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racism

Mar 10 2017

Small Great Things

by Camille B

Small Great Things(No Spoilers)

I have never been a member of a Book Club, but after reading this book I honestly wished that I was. Small Great Things left me so charged up- in a good way- that I wanted to sit down with others who had read it to hear what they had to say about it. Did the emotions they experienced mirror mine? Or were they totally opposite?

There is probably no author worth his salt, who has ever written a book that was totally loved the world over, no matter the effort, research, humility and best intentions he’d put into capturing a particular truth. There would always be the few who felt that the facts weren’t accurate, or if they were, they weren’t presented the right way. Or maybe they simply felt that the author was presumptuous to speak on the topic at all. To these folk I say, get it right when you write your book.

The blurb of Small Great Things actually sells itself, and I found myself being quickly reeled in as I read it: a black labor and delivery nurse, white supremacist parents; the black nurse is told not to touch their baby because of the color of her skin, she ends up doing so anyway in a moment of crisis, the baby dies and the story takes off! I placed a hold on the book immediately. Who was going to pay for this…crime? How? And most importantly…why?

Jodi Picoult uses the lives of her three main characters:  Ruth, a nurse; Turk, a white supremacist father; and Kennedy, a white public defender, each with different lives, cultures and backgrounds, to explore a topic that so many tiptoe around or find difficult to speak about. “Racism is hard to discuss,” says Picoult in the author’s note. “And as a result we often don’t.”  So she puts out the three pairs of shoes for us to walk in, and as we do we see firsthand the many cracks and crevices where racism can lie, sometimes hidden in plain sight.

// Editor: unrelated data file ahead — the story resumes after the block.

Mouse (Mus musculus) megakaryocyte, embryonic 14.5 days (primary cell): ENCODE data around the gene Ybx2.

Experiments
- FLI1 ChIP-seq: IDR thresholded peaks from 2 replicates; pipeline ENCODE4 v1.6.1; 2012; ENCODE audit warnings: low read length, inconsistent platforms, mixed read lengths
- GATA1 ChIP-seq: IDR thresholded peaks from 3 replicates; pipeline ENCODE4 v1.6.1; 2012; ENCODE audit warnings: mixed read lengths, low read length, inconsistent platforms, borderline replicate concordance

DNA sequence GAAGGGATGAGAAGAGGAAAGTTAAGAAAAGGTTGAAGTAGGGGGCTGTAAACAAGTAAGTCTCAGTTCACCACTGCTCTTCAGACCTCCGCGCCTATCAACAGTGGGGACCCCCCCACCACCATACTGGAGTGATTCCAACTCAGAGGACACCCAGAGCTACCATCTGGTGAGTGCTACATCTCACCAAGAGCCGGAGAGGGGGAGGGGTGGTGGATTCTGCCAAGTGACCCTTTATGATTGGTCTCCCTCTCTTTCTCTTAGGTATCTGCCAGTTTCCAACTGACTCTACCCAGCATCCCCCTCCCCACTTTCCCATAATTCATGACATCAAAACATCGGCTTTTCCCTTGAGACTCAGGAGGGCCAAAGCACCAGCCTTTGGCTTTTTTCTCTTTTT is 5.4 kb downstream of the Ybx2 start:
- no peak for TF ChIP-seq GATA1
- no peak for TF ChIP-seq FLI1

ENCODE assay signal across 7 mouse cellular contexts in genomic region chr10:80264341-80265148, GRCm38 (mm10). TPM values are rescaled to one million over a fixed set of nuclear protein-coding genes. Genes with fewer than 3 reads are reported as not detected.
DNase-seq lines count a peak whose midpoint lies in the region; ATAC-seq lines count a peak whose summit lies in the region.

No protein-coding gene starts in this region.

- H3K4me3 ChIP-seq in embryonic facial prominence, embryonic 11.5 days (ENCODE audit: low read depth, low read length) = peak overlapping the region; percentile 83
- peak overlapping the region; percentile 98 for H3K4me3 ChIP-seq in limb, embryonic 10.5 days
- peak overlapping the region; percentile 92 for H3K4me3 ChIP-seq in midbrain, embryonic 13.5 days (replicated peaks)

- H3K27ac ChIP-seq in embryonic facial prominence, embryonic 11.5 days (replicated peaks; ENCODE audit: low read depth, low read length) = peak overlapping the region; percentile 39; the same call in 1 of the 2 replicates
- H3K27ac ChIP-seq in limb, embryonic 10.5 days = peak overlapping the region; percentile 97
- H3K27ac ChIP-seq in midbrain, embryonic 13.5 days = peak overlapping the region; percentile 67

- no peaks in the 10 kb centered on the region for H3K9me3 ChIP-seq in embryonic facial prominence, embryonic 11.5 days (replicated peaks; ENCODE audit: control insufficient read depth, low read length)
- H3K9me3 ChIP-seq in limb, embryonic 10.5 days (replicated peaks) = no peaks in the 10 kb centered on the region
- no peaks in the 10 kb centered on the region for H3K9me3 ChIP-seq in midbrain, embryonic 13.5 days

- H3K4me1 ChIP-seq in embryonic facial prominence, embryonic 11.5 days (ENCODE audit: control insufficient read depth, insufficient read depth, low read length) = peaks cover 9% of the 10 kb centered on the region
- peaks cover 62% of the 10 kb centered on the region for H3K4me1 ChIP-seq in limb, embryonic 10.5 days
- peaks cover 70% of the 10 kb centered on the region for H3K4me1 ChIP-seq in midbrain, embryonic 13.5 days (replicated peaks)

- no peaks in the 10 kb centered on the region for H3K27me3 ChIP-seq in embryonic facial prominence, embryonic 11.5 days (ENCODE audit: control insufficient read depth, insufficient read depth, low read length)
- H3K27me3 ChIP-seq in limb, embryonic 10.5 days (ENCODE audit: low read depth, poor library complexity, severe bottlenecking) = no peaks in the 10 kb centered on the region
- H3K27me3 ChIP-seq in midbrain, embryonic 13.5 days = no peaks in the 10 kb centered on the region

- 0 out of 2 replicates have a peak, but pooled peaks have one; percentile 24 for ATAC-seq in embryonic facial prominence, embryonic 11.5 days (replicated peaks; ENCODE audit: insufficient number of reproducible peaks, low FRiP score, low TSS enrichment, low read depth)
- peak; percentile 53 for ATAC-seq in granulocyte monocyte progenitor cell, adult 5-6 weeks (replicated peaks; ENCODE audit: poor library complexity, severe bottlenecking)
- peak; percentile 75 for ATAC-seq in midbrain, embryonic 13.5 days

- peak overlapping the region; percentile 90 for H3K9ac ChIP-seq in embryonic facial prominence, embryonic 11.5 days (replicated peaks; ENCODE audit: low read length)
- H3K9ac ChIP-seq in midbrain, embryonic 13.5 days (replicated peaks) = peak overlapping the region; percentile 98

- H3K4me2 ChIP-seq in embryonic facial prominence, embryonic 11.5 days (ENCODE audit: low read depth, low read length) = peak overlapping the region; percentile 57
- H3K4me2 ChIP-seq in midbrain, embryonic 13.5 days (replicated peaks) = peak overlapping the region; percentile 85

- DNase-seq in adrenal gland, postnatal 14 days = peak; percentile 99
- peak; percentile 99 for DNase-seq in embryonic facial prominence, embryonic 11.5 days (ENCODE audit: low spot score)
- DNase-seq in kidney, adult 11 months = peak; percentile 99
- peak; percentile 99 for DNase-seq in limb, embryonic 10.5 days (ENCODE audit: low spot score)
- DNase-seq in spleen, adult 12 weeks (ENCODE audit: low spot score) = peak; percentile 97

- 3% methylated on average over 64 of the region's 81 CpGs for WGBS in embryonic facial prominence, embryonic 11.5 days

Parts of the book will make you squirm, and you may be tempted to skip over a few pages or even chapters. Some of the deeds done would seem atrocious and cause your blood to boil. There are words that may make you cringe, because you can’t imagine ever saying them yourself, but they’re necessary and the book won’t be complete without them.

And Picoult stays true to her characters and their voices throughout her book. I remember commenting to a friend while reading it that, had I written the book myself, I would have been drenched in sweat by the end of the final chapter from the sheer effort of having to keep those three voices as clear and distinct in the reader’s mind as they were throughout the entire novel- a black nurse, a white lawyer and a white supremacist.

The wealth of research that went into breathing life into Ruth Jefferson, Kennedy McQuarrie and Turk Bauer, and causing them to come alive for us on the pages included Jodi sitting down to speak with women of color- many of them mothers- who were willing to share with her openly what it really feels like to be black. She interviewed former skinheads who gave her an inside look of how white supremacists think and what they actually believe. She spoke with white mothers as well, many of whom admitted that they never discussed racism with their children. She spent hours poring over books on the topic and even enrolled in a social justice workshop called Undoing Racism.

I was learning about myself,” Picoult says in her author’s note. “I was exploring my past, my upbringing, my biases, and I was discovering that I was not as blameless and progressive as I had imagined.” Mrs. Picoult is white, I am black, but her words ring true for me as well, as I’m sure they will for you, whether you’re black, white, blue or purple.

For some, this might be a difficult book to read, but what growth is there if we only read the books that we’re comfortable with? The ones with easy answers and a happy ending? I think that it’s imperative that we also  read the ones that stretch us; the ones that make us look at life in another way, whether we agree with that way ourselves or not. And this is what Small Great Things does– it causes you to walk in the other person’s shoes, see through the other person’s eyes, even though doing so might be uncomfortable.

So if you’re looking for an easy read, this is not the book for you. Easy it’s not and change you it will, because there’s no way you can remain indifferent to the racism we see in our world everyday after the myriad of emotions you’re bound to experience as you go through the pages of this book.  There is no way you can continue to hide beneath a cloak of ignorance.

It’s the best book I’ve read so far this year, with a surprising twist that will knock your socks off. I urge you to get it, read it and pass it on to your friends, share it with your husband, wife and coworkers.  I guarantee you that unless your heart is made of stone, there is no way you can read it and not come away with a different imprint upon your  soul that wasn’t there before.

“If I cannot do great things, I can do small things in a great way” 

                                                                   – Martin Luther King Jr.

Small Great Things– Jodi Picoult

 

 

 

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